No Bible: US Ambassador takes oath on electronic copy of Constitution

Without a Bible, and in a decidedly hi-tech ceremony, Suzi LeVine, the new United States Ambassador to Switzerland and Liechtenstein, became the first U.S. official to take the oath of office on an electronic copy of the U.S. Constitution

LeVine was sworn in as the United States’ newest Ambassador to Switzerland and Liechtenstein by raising her right hand and placing the left on a digital copy of the U.S. Constitution.

A former Microsoft executive and fundraiser for the Obama team, LeVine solemnly swore her oath of office with her hand on an electronic reader being held by her son and daughter.

Mashable reports Before joining the government, LeVine’s career was centered on education. She co-founded the Institute for Learning and Brain Sciences at the University of Washington, an organization dedicated to early learning research, and was the chairperson of its advisory board from 2006 to 2013. LeVine also worked at Microsoft from 2009 to 2012 as its director of strategic partnerships for student developers and director of communications for education.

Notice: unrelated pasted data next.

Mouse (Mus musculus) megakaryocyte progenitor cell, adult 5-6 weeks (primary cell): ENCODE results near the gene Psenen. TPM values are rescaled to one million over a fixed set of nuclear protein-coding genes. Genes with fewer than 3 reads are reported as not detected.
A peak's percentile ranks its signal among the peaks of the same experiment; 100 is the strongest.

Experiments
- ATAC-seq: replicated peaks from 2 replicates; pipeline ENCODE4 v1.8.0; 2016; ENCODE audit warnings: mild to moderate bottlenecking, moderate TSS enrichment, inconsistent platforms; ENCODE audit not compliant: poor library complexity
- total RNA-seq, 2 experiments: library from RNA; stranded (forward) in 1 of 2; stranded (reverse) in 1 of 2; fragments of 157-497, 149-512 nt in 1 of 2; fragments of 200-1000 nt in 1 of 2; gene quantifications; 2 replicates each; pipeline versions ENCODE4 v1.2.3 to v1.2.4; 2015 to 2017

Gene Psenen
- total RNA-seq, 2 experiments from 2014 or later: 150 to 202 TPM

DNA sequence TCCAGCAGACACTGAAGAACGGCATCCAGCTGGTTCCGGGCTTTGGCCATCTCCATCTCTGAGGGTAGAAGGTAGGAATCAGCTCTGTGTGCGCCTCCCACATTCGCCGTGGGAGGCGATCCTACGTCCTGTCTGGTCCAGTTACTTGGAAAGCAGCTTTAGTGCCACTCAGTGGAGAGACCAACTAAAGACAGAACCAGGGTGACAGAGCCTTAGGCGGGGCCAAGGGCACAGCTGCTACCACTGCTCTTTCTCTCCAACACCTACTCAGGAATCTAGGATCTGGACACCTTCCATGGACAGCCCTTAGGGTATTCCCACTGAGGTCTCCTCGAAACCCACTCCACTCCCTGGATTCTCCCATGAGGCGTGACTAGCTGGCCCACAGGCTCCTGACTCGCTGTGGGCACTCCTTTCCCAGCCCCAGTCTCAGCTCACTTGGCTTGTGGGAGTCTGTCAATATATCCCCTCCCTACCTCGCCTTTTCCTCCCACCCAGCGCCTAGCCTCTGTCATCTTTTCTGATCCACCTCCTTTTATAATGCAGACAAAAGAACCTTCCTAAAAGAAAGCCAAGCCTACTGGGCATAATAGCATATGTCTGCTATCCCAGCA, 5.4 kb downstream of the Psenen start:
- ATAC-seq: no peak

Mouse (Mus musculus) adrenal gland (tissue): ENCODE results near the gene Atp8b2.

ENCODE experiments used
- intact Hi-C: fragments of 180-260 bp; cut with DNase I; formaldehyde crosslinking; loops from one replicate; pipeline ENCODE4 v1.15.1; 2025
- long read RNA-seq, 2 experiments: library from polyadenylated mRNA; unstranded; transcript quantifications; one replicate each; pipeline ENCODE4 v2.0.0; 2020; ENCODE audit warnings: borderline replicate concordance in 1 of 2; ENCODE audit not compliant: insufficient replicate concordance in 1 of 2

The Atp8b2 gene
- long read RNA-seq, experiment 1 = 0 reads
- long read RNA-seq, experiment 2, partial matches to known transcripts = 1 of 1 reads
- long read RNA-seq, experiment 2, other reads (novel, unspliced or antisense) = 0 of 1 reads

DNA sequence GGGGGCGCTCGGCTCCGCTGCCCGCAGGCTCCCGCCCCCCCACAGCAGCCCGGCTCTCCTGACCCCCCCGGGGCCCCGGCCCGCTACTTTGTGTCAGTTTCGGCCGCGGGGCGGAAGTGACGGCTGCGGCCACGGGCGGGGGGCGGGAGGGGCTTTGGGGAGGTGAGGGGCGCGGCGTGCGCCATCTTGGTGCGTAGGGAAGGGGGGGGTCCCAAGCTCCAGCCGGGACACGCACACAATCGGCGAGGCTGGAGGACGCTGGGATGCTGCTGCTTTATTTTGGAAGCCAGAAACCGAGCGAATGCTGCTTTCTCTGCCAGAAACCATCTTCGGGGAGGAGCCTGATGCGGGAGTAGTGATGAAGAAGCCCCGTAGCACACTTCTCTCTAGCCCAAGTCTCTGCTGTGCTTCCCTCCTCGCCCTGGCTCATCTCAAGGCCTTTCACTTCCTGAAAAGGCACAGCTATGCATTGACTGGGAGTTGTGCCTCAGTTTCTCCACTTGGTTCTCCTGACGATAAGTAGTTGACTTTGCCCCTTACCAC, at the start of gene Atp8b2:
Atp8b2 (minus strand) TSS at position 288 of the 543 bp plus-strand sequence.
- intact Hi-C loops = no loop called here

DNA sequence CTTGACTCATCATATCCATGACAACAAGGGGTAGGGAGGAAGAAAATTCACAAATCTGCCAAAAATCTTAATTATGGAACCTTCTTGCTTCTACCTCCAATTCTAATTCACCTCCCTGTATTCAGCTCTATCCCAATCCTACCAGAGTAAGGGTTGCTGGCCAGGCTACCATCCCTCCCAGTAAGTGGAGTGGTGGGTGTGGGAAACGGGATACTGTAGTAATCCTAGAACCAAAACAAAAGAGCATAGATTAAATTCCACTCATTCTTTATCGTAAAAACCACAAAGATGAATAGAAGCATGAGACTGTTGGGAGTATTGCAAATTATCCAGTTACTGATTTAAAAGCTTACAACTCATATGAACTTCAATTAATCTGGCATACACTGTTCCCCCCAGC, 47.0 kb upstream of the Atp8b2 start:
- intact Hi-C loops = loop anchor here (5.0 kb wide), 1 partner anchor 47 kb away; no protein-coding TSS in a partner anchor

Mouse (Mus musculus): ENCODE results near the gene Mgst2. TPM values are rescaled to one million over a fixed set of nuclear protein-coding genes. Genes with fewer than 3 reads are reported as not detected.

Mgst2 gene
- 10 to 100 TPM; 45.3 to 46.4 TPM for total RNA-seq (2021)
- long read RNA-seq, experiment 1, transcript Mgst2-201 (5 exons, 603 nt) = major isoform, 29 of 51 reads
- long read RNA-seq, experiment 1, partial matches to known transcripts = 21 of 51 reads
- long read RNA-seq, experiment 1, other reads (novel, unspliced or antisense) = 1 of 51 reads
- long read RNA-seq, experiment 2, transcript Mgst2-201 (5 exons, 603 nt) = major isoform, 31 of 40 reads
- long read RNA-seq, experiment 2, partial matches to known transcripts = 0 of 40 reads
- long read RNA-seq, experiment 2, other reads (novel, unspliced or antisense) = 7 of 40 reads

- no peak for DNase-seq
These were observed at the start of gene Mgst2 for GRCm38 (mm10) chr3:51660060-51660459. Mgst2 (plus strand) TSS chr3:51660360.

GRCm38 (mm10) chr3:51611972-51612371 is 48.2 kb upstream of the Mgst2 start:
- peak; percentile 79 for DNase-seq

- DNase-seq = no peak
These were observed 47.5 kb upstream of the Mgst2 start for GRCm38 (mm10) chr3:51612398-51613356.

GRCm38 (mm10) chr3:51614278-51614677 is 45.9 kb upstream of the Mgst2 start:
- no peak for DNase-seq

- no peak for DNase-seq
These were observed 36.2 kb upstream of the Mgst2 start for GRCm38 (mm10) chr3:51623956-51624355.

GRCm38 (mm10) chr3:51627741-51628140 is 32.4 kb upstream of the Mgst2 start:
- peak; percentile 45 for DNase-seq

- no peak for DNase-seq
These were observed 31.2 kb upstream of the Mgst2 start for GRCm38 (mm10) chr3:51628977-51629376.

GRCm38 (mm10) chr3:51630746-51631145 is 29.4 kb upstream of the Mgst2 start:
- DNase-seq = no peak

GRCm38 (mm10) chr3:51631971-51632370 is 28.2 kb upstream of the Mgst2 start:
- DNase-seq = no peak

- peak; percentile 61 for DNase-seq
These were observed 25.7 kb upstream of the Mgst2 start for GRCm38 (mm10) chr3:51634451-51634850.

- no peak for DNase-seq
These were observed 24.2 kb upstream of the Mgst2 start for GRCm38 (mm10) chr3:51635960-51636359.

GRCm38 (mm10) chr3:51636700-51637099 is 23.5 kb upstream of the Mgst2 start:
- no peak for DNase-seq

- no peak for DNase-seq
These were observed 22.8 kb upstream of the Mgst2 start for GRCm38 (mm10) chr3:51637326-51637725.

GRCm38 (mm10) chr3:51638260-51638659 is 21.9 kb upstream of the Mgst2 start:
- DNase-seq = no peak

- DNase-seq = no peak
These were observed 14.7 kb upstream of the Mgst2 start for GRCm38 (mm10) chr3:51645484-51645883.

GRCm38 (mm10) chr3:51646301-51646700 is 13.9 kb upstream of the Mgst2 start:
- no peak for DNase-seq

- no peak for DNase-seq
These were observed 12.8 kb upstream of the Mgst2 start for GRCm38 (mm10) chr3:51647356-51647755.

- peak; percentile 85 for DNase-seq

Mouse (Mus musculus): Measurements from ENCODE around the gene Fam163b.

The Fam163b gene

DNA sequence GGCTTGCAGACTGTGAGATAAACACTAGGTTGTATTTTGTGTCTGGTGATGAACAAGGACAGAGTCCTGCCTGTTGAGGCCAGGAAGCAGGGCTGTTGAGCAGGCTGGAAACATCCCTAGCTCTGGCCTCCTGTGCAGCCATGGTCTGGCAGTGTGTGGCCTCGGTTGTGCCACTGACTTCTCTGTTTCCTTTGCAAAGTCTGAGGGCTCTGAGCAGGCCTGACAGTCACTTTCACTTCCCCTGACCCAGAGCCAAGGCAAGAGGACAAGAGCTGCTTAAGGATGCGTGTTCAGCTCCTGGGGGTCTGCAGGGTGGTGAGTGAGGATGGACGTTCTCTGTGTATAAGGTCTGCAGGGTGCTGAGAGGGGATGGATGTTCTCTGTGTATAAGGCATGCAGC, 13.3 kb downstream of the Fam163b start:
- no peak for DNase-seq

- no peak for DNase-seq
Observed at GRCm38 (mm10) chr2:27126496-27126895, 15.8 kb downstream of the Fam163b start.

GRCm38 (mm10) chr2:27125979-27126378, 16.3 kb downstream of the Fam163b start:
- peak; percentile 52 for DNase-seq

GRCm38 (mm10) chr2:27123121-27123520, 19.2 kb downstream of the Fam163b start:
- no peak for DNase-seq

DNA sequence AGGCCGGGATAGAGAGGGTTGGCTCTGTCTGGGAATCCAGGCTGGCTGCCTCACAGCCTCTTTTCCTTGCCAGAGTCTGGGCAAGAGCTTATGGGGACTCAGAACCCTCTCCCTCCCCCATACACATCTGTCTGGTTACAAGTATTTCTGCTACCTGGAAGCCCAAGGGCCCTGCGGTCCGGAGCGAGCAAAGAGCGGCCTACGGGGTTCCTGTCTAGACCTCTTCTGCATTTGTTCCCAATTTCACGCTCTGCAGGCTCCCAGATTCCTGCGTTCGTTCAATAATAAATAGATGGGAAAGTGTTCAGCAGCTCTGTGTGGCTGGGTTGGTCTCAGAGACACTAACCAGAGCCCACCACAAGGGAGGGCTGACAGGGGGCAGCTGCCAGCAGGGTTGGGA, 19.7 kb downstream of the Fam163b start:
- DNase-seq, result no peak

The electronic device used at the ceremony was opened to the 19th Amendment to the Constitution, the act that allowed women to vote. Passed by Congress June 4, 1919, and ratified on August 18, 1920, the 19th amendment guarantees all American women the right to vote.

While some religious conservatives may object to a ceremony without the Bible, it is important to note that the Constitution clearly states that “no religious test shall ever be required as a qualification to any office or public trust under the United States” (Article VI, section 3).

In the past, at least four presidents and numerous other public officials have been sworn into office without the use of a Bible.

On March 4, 1825, John Quincy Adams was sworn in as the sixth president of the United States. When Chief Justice John Marshall administered the oath, Adams placed his hand not on a Bible, but on a law book containing the U.S. Constitution.

And in 2013, as members of the 113th Congress were sworn in, Representative Kyrsten Sinema (D – Ariz.) placed her hand not over a copy of the Bible, but a copy of the U. S. Constitution.

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Suzi LeVine, the new American ambassador to Switzerland and Liechtenstein, swearing her oath on an e-reader.


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